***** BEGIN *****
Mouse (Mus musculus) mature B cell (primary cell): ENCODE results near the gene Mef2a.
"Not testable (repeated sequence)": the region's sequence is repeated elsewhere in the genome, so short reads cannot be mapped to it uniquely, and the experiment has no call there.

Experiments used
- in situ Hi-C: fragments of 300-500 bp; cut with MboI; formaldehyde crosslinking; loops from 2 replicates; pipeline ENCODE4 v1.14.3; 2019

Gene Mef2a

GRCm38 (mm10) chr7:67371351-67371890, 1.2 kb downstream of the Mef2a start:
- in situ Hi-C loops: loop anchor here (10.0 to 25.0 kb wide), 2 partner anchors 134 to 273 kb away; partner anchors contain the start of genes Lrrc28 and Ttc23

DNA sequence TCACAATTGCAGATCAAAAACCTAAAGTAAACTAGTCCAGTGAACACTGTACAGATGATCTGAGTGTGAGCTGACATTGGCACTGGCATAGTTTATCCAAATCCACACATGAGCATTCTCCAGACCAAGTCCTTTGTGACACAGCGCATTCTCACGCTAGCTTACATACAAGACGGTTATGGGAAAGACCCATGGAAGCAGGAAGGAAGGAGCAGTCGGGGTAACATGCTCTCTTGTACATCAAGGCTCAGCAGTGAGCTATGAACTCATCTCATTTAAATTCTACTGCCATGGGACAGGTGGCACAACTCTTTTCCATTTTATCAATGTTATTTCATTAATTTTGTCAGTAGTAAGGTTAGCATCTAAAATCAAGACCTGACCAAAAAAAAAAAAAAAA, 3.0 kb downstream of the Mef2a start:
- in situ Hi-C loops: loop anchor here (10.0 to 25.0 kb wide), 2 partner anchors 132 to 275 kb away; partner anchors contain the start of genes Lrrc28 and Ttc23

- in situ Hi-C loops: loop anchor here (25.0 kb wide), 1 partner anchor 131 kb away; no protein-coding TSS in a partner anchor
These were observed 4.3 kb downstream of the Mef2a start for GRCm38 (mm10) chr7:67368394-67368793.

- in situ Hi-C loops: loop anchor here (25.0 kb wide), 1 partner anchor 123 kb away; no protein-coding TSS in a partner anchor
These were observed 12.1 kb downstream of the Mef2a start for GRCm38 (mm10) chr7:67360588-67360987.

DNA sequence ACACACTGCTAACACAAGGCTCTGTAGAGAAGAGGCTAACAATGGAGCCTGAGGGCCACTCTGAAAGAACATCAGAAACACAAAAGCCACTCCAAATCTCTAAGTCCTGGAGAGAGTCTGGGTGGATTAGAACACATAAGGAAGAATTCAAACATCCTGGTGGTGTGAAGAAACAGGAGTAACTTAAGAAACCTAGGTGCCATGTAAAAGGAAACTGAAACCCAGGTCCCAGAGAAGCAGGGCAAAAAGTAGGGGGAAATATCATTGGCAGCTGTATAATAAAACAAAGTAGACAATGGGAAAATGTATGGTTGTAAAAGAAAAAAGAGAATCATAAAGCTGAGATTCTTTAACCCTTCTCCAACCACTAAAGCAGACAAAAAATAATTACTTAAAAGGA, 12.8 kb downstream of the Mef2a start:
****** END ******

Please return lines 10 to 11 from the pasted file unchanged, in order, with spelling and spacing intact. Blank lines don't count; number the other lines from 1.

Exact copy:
- in situ Hi-C loops: loop anchor here (25.0 kb wide), 1 partner anchor 131 kb away; no protein-coding TSS in a partner anchor
These were observed 4.3 kb downstream of the Mef2a start for GRCm38 (mm10) chr7:67368394-67368793.